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Computer Science
Completed Project

Making Robots Smarter: A Dynamical Model for Goal-Directed Behavior

Computer Science and Biology
Thao Nguyen ’18, Theresa Law ’18, Eric Aaron
 (Computer Science) and John Long (Cognitive Science & Biology)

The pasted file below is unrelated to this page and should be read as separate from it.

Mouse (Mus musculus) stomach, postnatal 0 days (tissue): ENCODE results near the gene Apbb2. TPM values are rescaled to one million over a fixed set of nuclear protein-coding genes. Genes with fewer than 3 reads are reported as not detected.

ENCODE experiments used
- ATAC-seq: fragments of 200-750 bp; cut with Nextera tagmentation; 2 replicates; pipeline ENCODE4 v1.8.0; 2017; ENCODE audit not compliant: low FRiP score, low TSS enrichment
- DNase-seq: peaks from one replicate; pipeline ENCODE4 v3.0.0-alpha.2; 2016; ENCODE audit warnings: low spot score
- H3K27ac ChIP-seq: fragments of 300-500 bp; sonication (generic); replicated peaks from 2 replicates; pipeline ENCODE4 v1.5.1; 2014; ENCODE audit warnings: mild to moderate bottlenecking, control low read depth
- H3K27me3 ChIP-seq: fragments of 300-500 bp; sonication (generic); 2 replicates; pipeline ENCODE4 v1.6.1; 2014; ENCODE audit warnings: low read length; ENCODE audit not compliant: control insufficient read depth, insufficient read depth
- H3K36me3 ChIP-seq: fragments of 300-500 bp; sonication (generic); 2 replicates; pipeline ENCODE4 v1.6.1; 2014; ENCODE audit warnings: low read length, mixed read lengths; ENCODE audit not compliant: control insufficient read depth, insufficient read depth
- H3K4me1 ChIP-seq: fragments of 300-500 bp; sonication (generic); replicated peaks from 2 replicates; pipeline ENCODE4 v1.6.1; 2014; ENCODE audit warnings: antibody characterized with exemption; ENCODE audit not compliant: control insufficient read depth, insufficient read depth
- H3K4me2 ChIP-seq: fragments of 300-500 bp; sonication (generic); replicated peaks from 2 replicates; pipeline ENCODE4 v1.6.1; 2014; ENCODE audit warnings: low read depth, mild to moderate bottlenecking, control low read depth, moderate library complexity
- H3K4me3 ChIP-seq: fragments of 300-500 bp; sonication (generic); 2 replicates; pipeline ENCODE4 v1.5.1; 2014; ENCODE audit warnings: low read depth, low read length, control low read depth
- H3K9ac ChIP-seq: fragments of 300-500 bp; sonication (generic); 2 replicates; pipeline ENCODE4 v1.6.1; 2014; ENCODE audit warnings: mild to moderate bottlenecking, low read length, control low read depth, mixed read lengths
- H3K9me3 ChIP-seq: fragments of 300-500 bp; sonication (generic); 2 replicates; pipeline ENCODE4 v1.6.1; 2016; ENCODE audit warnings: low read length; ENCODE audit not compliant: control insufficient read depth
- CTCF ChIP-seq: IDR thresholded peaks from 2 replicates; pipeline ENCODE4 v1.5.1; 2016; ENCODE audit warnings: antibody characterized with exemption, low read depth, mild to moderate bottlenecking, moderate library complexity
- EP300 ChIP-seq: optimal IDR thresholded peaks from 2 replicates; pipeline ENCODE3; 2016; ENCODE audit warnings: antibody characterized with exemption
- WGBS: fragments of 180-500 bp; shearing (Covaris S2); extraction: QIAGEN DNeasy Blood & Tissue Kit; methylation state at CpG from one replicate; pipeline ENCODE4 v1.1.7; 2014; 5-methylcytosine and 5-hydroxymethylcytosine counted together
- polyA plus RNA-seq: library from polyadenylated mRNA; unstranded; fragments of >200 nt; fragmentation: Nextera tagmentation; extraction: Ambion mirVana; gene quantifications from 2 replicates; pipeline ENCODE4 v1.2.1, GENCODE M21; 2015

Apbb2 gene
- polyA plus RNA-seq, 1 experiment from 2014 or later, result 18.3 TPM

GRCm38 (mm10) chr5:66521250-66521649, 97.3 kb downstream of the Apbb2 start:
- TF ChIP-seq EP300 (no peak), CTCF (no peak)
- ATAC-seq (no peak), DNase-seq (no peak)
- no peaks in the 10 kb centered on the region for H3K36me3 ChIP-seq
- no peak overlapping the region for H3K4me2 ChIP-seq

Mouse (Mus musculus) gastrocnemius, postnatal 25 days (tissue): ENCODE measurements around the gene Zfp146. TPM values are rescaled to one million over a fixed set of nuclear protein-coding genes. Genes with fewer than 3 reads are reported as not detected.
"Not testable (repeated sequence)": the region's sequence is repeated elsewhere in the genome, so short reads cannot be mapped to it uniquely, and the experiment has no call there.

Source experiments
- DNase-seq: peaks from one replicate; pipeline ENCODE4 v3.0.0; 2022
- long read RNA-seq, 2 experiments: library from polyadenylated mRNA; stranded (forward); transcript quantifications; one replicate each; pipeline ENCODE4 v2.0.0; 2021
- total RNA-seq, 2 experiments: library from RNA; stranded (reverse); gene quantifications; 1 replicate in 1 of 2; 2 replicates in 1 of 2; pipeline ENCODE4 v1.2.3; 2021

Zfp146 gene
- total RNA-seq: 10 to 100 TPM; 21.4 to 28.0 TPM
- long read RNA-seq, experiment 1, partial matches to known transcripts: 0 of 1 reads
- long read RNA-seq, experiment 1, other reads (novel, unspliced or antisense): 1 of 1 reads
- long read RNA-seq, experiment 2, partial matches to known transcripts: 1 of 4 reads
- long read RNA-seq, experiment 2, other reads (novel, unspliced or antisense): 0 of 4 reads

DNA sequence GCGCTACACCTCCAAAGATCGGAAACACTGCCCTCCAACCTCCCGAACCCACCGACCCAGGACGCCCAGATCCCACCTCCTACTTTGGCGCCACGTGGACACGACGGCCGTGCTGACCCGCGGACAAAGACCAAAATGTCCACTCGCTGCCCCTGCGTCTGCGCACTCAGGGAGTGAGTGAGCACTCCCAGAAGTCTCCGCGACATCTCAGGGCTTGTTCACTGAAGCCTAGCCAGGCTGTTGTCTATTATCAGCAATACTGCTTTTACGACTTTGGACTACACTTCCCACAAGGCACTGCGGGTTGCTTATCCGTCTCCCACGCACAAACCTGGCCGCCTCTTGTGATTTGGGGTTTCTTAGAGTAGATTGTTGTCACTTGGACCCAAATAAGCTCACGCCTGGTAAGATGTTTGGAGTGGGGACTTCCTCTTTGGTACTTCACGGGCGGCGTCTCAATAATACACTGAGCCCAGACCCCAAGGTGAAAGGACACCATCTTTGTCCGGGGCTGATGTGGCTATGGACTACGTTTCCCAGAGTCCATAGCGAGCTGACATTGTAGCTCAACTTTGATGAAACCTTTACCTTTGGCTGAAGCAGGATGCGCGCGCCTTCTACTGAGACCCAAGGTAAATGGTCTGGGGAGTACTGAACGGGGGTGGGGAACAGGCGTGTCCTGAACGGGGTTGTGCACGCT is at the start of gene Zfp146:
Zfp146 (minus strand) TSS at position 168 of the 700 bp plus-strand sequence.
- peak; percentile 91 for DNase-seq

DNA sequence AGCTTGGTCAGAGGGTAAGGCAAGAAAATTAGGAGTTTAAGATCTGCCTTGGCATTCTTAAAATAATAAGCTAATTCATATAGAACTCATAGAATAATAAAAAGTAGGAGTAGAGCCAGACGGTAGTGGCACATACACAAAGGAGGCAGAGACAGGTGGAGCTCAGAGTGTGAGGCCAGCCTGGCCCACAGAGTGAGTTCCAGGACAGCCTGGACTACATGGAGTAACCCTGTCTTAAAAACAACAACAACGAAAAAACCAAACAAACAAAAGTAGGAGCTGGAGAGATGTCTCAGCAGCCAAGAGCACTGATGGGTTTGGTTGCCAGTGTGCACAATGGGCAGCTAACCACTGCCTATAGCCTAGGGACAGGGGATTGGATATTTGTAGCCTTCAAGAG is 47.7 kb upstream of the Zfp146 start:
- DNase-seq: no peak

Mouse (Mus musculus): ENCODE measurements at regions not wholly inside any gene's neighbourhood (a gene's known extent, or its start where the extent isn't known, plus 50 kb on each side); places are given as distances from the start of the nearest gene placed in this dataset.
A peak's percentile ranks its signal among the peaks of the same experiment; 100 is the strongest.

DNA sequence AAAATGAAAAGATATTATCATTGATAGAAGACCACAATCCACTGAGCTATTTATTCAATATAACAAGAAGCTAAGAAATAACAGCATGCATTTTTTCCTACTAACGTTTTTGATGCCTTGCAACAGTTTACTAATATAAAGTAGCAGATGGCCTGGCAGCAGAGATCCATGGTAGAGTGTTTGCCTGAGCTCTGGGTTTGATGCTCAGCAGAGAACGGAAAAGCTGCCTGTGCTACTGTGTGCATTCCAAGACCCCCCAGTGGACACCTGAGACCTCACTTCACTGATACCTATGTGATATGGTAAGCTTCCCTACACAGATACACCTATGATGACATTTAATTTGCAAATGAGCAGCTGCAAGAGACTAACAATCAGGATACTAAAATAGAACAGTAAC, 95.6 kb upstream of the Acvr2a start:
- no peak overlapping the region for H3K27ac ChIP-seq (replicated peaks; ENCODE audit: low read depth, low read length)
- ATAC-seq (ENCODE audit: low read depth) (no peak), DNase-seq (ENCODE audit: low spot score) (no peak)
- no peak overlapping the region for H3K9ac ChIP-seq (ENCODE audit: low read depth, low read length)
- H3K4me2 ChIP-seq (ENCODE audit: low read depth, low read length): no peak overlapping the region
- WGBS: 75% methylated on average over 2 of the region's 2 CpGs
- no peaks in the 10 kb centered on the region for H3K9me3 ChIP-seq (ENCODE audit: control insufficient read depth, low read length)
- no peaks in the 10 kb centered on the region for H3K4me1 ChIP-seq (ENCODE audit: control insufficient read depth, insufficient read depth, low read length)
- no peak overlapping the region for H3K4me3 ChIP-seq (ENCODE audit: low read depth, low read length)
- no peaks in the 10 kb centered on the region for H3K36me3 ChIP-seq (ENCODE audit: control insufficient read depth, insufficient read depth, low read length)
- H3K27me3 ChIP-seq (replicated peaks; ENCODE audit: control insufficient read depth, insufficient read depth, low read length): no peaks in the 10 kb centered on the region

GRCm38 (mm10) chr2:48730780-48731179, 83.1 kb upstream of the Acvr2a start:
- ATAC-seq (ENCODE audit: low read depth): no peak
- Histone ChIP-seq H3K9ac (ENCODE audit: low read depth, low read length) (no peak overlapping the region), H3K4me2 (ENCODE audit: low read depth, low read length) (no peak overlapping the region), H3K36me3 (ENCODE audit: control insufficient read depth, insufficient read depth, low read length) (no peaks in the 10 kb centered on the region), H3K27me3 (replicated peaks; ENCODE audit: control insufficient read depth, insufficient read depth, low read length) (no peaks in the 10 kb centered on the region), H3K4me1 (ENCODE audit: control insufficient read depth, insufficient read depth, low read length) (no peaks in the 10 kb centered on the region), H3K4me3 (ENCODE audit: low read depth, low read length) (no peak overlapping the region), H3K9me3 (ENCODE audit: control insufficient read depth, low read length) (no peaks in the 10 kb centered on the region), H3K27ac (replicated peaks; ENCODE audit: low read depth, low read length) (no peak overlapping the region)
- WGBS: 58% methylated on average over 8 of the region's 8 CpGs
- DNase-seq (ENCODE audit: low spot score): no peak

The Dynamical Intention-Hybrid Dynamical Cognitive Agents (DI-HDCA) framework — which combines low-level (reactive) and high-level (deliberative) intelligence in mobile goal-directed robots — has been employed in digital simulations but not demonstrated in physically embodied robots. With this in mind, our goals were two-fold: (1) show the generality of the DI-HDCA framework by implementing it in two common but very different robot platforms (Arduino, TurtleBot) and (2) investigate, from these two different systems, general features of the DI-HDCA framework that speak to the principles by which one models intelligence in goal-directed robots. In this framework, cognitive elements (beliefs, desires, and intentions) unite low- and high-level intelligence, and these elements are modeled to affect one another and be updated with real-time changes in the environment. Cognitive elements control which behavior the robot performs at a given time, thus enabling robots to adaptively undertake a variety of tasks, including navigation. Navigation, which we model here as a simple target-location task, is fundamental to embodied intelligence and goal-directedness. Both robots successfully navigate. Thus, this first demonstration of the DI-HDCA framework in embodied robots acts as an initial proof of concept for the framework in the real world. The DI-HDCA framework provides the potential for machine learning and goal-directed behaviors that rely heavily on reactivity, a beneficial trait for agents in dynamically changing environments. Future applications of this model may include technologies such as planetary exploration, smart prosthetics, and service robots.